Yammer Features

I’ve currently set up a project with some friends. I’ll call it a project because we’re still not quite sure what it is. We've called it happyguiri.com. We think we’ve identified our market and the type of experience we want our customers/users to have. But we haven’t gone much beyond that. Two of my friends live in Spain, so we can’t have coffee often or get on the phone every other day to share ideas and thoughts. And it’s not part of our creative process to wait for a Skype call to share our ideas either. We definitely don’t want to be sending emails in a 4-way conversation – personally, I find them annoying. I also don’t want to have to dig through my emails to find little bits of information or previous thoughts. So, I’ve set up a Yammer network for us. Even though our project is a bit mickey-mouse at the moment, who knows, it might turn into a small business soon.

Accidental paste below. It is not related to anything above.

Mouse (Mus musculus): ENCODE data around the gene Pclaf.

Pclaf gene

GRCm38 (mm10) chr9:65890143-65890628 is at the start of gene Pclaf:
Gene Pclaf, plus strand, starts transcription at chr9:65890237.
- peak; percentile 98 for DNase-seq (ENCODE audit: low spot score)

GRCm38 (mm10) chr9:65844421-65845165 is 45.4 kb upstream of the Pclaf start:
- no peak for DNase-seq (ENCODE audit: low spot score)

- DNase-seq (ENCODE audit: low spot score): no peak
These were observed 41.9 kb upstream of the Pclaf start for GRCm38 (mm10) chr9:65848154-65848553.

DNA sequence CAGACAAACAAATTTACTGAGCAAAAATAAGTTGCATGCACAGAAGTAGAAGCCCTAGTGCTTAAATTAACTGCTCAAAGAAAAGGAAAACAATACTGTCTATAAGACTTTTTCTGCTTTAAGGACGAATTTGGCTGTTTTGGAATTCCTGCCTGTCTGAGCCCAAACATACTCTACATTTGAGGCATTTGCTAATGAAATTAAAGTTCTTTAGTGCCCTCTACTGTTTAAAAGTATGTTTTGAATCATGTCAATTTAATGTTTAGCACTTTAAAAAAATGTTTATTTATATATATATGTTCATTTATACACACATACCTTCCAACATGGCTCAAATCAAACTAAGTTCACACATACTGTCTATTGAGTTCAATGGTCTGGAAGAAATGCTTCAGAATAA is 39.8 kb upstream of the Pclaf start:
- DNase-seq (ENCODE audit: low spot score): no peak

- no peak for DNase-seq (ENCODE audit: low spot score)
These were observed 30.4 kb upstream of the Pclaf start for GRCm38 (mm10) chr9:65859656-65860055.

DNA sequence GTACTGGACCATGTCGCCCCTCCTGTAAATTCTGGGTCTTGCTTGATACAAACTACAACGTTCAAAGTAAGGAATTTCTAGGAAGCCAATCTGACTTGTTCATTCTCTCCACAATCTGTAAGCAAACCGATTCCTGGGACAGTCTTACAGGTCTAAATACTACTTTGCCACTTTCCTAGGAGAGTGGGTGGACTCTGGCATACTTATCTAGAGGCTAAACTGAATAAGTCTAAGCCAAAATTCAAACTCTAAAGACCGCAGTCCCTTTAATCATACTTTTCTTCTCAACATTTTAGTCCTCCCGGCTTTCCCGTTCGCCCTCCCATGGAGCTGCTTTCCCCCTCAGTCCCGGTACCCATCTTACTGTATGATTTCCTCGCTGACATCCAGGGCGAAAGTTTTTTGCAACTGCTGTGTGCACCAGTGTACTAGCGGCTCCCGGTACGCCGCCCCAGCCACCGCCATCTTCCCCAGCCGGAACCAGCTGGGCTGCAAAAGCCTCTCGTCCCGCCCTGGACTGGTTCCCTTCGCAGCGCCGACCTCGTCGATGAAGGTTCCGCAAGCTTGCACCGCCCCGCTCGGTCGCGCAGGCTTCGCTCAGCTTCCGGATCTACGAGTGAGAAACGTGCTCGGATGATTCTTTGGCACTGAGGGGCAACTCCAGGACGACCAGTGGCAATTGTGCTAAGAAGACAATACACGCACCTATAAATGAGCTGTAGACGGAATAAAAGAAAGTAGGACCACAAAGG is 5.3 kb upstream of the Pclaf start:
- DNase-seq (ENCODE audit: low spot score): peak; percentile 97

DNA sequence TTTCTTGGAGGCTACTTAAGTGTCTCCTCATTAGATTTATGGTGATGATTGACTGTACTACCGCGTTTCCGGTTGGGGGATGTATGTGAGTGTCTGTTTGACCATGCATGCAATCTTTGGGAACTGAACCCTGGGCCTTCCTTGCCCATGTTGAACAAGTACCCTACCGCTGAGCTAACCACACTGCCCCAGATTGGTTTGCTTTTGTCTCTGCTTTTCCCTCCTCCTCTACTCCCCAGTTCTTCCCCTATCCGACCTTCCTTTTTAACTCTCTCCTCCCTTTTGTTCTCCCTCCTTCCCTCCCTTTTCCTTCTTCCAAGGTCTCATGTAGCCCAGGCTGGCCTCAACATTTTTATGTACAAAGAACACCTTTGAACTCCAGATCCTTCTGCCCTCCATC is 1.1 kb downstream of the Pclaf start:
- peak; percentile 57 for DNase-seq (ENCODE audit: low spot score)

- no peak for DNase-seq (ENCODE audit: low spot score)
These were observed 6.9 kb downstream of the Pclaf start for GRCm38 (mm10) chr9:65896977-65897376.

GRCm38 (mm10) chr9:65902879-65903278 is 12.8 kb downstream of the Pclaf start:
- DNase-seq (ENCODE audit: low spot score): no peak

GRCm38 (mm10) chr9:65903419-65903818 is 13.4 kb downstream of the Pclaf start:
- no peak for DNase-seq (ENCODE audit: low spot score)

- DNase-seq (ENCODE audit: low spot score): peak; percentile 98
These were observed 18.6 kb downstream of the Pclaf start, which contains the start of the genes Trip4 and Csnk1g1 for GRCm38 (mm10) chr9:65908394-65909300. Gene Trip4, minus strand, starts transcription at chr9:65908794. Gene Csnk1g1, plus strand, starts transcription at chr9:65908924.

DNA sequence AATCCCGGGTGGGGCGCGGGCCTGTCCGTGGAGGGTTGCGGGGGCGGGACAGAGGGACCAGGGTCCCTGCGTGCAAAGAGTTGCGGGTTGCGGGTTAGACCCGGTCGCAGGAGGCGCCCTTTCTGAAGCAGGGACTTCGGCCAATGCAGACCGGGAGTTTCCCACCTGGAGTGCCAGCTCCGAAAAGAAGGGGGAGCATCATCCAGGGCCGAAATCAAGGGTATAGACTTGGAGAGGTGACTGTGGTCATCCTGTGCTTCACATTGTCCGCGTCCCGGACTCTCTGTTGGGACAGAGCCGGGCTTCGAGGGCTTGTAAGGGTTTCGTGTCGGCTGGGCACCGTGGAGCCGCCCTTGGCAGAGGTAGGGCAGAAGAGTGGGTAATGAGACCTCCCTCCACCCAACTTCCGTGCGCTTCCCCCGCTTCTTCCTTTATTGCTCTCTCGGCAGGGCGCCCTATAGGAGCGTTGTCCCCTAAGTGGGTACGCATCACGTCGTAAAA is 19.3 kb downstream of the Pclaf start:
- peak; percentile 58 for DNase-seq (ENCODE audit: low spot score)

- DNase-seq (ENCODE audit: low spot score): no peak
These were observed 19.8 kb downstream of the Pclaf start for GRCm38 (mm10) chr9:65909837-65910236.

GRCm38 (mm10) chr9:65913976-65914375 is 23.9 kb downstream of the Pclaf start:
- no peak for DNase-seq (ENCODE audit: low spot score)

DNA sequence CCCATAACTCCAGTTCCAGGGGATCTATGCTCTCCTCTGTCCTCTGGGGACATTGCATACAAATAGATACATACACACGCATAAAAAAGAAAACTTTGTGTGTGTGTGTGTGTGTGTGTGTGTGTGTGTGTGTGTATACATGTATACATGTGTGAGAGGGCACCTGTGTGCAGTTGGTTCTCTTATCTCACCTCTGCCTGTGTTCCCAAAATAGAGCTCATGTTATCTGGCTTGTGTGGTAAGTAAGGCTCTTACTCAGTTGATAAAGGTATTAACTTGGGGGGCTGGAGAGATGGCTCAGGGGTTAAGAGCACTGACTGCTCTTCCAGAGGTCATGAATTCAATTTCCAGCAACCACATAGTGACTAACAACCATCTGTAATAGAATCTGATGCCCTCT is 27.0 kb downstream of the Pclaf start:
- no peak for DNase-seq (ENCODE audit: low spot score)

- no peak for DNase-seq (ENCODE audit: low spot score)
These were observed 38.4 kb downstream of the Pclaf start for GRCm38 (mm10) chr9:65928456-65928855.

Using Yammer

Yammer has been set up to be used by organisations, so, ideally, all users need an email connected to the same domain name. Let’s face it, if you’ve just set up a business or if you’re growing your business by engaging freelancers, it’s unlikely that you’ll all share a company address. However, you can easily get around this by creating External Networks. (If you're creating this for a team in an organisation, skip this step.)

Within the network, you have a space where you can keep your files. At the moment there is no file storage limit, although your individual files can’t be over 100MB for Yammer Basic, which is the free option. (Seems pretty good to me.) The network also has a chat function and a mobile app.

For those who are completely addicted to email and the thought of opening a mobile app to post a message easily leads to procrastination, there is even an email address they can use to post. You ‘ll need to confirm each posting by clicking on the CONFIRM button on an email you get by return of post – even if you haven’t ticked “Require all users in your network to confirm their posts made by email before posting.” You’ll then get a confirmation email (so much for reducing the volume of emails).

There is limited configuration for this platform, but it looks pleasant and neutral enough. You can add an image and change the default prompt: “What are you working on?” to something a bit more enticing. (At this point, I should point out that “guiri” is Spanish slang for foreigner.)


Create Guidelines